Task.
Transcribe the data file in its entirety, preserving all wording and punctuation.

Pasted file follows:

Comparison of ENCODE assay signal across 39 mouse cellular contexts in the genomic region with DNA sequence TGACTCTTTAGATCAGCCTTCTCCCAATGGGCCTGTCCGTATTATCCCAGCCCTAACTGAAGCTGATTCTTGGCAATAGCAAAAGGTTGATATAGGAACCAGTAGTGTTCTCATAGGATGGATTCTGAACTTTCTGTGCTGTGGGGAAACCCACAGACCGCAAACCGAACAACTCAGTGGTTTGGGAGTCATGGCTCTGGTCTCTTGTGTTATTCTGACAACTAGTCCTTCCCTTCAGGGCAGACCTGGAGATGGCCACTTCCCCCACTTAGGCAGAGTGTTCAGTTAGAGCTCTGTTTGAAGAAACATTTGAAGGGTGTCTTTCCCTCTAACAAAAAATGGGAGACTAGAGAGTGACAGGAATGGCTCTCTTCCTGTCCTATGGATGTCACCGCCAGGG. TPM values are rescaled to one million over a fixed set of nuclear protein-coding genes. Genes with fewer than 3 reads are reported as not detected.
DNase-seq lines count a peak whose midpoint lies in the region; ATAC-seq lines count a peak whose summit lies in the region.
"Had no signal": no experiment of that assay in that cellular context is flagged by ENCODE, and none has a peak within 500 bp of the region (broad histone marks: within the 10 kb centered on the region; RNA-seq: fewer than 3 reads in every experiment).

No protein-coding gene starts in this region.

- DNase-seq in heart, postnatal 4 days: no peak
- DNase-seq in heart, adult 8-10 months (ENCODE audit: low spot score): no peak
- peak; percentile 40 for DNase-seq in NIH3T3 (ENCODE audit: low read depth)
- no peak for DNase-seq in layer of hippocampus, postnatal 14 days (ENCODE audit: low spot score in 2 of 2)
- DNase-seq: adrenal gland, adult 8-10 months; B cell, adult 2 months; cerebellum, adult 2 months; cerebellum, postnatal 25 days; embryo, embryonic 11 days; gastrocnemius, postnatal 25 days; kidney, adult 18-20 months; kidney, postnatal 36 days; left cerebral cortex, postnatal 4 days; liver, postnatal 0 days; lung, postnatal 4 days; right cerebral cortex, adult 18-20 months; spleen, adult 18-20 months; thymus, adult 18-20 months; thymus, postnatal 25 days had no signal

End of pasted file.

Comparison of ENCODE assay signal across 39 mouse cellular contexts in the genomic region with DNA sequence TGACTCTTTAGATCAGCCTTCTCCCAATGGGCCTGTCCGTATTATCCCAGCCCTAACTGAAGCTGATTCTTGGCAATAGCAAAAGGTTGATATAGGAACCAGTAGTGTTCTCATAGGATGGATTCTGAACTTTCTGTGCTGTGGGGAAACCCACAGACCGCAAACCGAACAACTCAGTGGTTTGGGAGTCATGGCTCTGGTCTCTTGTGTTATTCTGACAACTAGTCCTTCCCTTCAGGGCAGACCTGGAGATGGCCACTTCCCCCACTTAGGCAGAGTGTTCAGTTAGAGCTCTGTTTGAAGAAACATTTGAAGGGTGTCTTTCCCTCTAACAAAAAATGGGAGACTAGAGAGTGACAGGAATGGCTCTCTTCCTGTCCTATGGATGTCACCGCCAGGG. TPM values are rescaled to one million over a fixed set of nuclear protein-coding genes. Genes with fewer than 3 reads are reported as not detected.
DNase-seq lines count a peak whose midpoint lies in the region; ATAC-seq lines count a peak whose summit lies in the region.
"Had no signal": no experiment of that assay in that cellular context is flagged by ENCODE, and none has a peak within 500 bp of the region (broad histone marks: within the 10 kb centered on the region; RNA-seq: fewer than 3 reads in every experiment).

No protein-coding gene starts in this region.

- DNase-seq in heart, postnatal 4 days: no peak
- DNase-seq in heart, adult 8-10 months (ENCODE audit: low spot score): no peak
- peak; percentile 40 for DNase-seq in NIH3T3 (ENCODE audit: low read depth)
- no peak for DNase-seq in layer of hippocampus, postnatal 14 days (ENCODE audit: low spot score in 2 of 2)
- DNase-seq: adrenal gland, adult 8-10 months; B cell, adult 2 months; cerebellum, adult 2 months; cerebellum, postnatal 25 days; embryo, embryonic 11 days; gastrocnemius, postnatal 25 days; kidney, adult 18-20 months; kidney, postnatal 36 days; left cerebral cortex, postnatal 4 days; liver, postnatal 0 days; lung, postnatal 4 days; right cerebral cortex, adult 18-20 months; spleen, adult 18-20 months; thymus, adult 18-20 months; thymus, postnatal 25 days had no signal